MINSK, Belarus (AP) — Prominent journalist Pavel Sheremet, who died when his car was bombed in Ukraine, has been buried in his hometown of Minsk, Belarus.
Sheremet, who once was imprisoned in Belarus, where independent media are under consistent pressure from the authoritarian government, had moved to Ukraine two years ago after several years in Russia, seeing Ukraine as having a more free media environment.
He worked for the news website Ukrainska Pravda, which is noted for investigative work, and remained editor of a news website in Belarus.
A car he was driving was blown up Wednesday in the Ukrainian capital of Kiev. No arrests have been made.
Hundreds of mourners attended his Saturday funeral at a Minsk church, a day after hundreds of others honored him in Kiev, including Ukrainian President Petro Poroshenko.
"Sheremet will go down in history as a bright example of the new journalism of which the leaders of Russia and Belarus and Ukraine are afraid," said Zhanna Litvina, head of the Belarusian Association of Journalists.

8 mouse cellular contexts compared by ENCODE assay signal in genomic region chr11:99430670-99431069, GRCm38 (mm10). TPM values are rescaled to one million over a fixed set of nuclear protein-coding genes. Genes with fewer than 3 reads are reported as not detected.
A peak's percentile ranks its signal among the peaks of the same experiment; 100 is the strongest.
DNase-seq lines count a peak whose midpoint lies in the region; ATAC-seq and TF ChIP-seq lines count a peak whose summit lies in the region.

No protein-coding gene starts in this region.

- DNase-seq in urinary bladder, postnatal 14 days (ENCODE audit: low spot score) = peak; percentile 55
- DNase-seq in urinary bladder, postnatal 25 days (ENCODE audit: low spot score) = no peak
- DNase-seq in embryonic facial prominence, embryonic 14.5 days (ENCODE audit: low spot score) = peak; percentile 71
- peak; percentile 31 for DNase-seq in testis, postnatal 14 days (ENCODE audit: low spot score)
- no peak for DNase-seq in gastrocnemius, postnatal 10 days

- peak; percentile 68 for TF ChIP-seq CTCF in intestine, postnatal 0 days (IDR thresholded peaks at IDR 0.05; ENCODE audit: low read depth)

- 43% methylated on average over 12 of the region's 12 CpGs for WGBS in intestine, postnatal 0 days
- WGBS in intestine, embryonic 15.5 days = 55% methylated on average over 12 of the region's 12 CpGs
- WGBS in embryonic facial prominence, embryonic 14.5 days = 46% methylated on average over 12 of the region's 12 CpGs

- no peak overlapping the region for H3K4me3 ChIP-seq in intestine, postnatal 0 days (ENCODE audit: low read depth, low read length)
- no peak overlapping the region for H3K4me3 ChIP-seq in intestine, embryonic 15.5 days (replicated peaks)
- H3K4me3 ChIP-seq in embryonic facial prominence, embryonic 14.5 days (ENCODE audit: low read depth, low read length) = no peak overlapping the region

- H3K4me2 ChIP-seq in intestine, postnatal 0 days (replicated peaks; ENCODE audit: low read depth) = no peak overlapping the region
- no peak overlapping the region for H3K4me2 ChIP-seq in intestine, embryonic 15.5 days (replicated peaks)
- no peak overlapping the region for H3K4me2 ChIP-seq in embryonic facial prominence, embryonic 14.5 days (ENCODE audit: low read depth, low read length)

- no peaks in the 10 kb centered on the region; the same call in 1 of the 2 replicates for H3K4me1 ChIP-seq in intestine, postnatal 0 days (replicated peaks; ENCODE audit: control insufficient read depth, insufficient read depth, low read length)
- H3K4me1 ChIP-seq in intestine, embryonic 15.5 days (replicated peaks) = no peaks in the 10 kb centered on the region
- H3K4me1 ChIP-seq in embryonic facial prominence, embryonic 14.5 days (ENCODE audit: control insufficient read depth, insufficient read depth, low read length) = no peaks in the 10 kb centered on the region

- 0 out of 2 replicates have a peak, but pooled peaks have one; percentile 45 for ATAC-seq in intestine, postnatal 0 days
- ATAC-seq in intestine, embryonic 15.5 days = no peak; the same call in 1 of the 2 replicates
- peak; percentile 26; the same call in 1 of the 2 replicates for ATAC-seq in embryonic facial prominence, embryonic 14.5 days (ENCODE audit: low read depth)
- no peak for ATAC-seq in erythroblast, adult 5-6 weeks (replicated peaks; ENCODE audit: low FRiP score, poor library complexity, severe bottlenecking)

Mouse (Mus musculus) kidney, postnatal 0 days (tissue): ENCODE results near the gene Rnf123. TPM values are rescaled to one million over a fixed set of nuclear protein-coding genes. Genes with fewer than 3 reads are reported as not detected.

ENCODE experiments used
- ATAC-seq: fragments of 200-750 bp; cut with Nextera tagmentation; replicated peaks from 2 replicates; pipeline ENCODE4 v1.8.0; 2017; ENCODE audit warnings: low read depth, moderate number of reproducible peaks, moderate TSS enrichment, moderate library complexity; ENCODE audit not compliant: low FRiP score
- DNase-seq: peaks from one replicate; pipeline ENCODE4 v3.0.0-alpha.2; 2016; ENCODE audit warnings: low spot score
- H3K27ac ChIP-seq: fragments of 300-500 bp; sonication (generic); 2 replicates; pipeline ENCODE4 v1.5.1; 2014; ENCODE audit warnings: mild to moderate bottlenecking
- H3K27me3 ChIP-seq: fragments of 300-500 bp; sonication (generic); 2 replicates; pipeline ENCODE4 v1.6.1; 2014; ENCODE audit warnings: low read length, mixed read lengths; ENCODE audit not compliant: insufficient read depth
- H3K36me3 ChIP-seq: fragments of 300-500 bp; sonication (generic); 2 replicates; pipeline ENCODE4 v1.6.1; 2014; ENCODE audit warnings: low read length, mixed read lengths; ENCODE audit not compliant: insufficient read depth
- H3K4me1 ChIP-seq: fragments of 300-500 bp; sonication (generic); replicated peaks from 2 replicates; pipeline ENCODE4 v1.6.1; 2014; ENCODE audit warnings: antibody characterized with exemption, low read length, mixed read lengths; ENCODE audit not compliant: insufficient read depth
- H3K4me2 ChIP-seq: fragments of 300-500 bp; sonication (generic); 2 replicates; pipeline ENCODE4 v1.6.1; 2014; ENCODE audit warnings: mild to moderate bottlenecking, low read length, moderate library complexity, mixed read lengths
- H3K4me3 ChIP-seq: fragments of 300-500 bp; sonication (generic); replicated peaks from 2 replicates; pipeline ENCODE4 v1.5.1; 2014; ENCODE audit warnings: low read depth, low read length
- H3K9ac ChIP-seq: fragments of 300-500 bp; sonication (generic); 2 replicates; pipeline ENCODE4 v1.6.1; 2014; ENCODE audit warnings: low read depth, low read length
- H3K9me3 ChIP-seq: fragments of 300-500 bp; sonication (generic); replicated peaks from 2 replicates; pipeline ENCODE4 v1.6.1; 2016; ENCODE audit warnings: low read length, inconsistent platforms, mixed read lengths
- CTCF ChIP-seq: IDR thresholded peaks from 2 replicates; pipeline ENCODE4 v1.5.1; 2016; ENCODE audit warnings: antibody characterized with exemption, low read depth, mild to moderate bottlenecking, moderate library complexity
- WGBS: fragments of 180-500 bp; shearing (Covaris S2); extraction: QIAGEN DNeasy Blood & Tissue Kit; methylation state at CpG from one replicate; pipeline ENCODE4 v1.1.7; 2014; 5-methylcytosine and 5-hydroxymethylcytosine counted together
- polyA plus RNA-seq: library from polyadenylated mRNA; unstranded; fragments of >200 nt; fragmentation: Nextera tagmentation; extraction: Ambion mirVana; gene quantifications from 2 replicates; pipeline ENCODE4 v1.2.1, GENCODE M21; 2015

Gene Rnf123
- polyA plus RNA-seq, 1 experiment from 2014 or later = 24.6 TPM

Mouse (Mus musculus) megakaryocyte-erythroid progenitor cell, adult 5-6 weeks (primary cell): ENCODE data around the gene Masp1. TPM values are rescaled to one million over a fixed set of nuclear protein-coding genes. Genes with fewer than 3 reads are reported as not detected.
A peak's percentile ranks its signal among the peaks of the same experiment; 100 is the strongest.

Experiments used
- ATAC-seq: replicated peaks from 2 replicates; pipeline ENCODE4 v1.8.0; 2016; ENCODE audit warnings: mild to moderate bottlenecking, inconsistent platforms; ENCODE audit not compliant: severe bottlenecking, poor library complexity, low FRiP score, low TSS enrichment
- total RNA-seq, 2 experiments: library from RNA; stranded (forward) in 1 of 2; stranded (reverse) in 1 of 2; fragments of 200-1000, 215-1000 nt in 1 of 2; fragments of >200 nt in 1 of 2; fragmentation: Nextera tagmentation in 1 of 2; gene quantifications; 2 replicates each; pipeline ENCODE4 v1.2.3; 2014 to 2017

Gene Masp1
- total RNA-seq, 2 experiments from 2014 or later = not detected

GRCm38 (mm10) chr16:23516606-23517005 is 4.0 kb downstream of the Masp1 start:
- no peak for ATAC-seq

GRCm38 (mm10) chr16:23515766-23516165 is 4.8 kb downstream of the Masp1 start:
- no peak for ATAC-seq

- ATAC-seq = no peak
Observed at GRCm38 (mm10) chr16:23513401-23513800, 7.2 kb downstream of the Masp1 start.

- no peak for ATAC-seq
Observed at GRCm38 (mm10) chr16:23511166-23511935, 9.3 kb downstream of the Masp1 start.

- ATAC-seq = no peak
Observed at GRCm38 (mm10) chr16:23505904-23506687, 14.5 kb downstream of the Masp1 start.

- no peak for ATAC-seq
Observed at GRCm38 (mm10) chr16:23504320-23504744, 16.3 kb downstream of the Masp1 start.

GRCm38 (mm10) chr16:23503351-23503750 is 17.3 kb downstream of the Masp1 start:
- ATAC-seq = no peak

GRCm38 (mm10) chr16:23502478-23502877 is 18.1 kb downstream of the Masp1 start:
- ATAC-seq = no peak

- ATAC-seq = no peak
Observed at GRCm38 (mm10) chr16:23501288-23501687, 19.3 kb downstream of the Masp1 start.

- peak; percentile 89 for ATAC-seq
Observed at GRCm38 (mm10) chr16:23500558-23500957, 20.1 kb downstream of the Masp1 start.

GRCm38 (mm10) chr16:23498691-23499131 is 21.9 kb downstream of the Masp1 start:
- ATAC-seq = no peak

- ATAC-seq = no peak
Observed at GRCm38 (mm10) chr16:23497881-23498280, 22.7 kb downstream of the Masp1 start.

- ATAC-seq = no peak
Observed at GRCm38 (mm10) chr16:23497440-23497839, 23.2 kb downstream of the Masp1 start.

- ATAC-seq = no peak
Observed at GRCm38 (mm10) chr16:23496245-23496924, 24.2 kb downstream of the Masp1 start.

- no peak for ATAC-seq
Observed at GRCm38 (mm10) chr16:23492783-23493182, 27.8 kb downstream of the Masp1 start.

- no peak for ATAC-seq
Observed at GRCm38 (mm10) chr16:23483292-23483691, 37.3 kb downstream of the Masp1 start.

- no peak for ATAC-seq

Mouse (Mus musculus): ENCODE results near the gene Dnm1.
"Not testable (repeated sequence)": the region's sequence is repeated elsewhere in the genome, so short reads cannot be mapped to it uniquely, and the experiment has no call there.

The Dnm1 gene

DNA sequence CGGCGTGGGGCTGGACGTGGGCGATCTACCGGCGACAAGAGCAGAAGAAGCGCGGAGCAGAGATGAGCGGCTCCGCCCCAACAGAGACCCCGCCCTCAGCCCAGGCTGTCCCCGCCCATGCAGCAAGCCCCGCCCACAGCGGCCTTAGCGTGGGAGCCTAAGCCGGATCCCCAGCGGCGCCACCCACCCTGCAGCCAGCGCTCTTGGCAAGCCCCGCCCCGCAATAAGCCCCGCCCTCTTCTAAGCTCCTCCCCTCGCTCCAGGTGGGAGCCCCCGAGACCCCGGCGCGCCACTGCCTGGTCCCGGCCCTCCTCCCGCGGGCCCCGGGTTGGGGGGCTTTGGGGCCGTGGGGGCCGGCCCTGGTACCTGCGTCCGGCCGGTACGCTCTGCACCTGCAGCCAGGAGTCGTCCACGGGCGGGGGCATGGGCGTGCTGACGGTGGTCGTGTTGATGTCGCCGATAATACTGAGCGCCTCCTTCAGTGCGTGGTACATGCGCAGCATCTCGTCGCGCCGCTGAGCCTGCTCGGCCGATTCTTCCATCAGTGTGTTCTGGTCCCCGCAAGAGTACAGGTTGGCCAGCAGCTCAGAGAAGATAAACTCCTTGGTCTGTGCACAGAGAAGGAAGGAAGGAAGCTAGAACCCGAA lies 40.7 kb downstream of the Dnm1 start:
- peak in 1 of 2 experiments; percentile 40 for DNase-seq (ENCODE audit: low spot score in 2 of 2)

Also at the funeral was Mustafa Nayyem, a Ukrainian parliament member and journalist whose call for rallies in late 2013 set off the massive protests that led to Ukraine's pro-Moscow president fleeing the country in February 2014.
The blast that killed Sheremet "was directed against the country that we want to build — open, free, trustworthy and smiling," Nayyem said.
Mourners outside the church in Minsk broke into a rhythmic applause of honor as Sheremet's casket was carried out.
On Friday, UNESCO Director-General Irina Bokova denounced the killing of Sheremet and urged the authorities "to spare no effort in investigating this crime."
"In the interest of freedom of expression and freedom of information, it is important that those responsible for the killing of Pavel Sheremet be brought to justice," Bokova said in a statement released by the United Nations Educational, Scientific and Cultural Organization.